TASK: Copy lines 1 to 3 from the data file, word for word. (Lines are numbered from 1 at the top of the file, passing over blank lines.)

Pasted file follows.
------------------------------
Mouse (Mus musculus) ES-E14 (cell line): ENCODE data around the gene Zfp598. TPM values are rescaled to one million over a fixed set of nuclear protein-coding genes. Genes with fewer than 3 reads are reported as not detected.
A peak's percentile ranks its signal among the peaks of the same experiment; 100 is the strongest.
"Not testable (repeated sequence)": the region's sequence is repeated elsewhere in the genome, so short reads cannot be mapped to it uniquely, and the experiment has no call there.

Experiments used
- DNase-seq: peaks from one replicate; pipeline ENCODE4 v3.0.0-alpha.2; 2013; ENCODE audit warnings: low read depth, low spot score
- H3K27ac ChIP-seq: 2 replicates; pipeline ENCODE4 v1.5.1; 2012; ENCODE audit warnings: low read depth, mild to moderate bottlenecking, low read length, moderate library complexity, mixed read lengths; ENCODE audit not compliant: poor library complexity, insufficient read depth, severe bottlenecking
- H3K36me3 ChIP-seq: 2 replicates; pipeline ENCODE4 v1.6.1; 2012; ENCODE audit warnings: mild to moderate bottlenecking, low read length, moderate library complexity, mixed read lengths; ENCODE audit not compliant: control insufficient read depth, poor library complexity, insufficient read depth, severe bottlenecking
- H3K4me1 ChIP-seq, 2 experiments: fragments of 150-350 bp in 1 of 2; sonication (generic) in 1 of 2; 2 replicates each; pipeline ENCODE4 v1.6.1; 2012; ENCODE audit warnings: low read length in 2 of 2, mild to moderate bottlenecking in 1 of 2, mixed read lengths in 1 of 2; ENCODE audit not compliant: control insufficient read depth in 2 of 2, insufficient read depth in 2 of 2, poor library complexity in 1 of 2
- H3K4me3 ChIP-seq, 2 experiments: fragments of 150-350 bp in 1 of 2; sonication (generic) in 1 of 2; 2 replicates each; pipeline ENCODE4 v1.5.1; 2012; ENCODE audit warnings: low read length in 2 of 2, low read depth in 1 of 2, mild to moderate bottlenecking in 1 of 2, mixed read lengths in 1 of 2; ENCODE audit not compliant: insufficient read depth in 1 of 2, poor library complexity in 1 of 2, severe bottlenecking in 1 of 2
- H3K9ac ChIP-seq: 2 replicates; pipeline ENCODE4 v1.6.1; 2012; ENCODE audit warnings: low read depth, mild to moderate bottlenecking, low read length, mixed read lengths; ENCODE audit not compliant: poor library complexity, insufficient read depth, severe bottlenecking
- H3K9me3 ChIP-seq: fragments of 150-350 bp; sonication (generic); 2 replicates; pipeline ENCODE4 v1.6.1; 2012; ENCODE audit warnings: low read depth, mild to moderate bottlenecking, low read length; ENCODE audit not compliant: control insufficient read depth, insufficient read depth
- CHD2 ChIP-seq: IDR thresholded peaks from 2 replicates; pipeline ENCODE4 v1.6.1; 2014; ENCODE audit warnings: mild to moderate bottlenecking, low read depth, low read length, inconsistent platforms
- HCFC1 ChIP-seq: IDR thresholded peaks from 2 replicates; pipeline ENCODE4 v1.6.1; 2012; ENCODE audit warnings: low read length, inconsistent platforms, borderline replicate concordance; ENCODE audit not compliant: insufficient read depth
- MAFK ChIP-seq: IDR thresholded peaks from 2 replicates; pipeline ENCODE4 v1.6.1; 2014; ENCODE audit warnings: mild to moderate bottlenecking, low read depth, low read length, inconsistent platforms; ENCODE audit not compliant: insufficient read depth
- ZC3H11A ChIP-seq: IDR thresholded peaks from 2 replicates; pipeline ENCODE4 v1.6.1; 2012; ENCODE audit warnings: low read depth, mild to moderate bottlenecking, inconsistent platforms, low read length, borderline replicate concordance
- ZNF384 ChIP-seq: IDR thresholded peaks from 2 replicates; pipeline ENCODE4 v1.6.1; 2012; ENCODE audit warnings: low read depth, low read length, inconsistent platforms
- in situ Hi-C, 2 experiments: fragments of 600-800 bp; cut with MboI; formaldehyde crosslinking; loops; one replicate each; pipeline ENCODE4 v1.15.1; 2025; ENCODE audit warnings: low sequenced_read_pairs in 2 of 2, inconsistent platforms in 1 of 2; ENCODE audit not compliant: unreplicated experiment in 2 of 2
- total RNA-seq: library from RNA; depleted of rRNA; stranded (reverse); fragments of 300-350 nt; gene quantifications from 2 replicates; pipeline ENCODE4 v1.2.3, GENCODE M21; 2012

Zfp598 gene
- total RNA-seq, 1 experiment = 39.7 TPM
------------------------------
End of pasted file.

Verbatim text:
Mouse (Mus musculus) ES-E14 (cell line): ENCODE data around the gene Zfp598. TPM values are rescaled to one million over a fixed set of nuclear protein-coding genes. Genes with fewer than 3 reads are reported as not detected.
A peak's percentile ranks its signal among the peaks of the same experiment; 100 is the strongest.
"Not testable (repeated sequence)": the region's sequence is repeated elsewhere in the genome, so short reads cannot be mapped to it uniquely, and the experiment has no call there.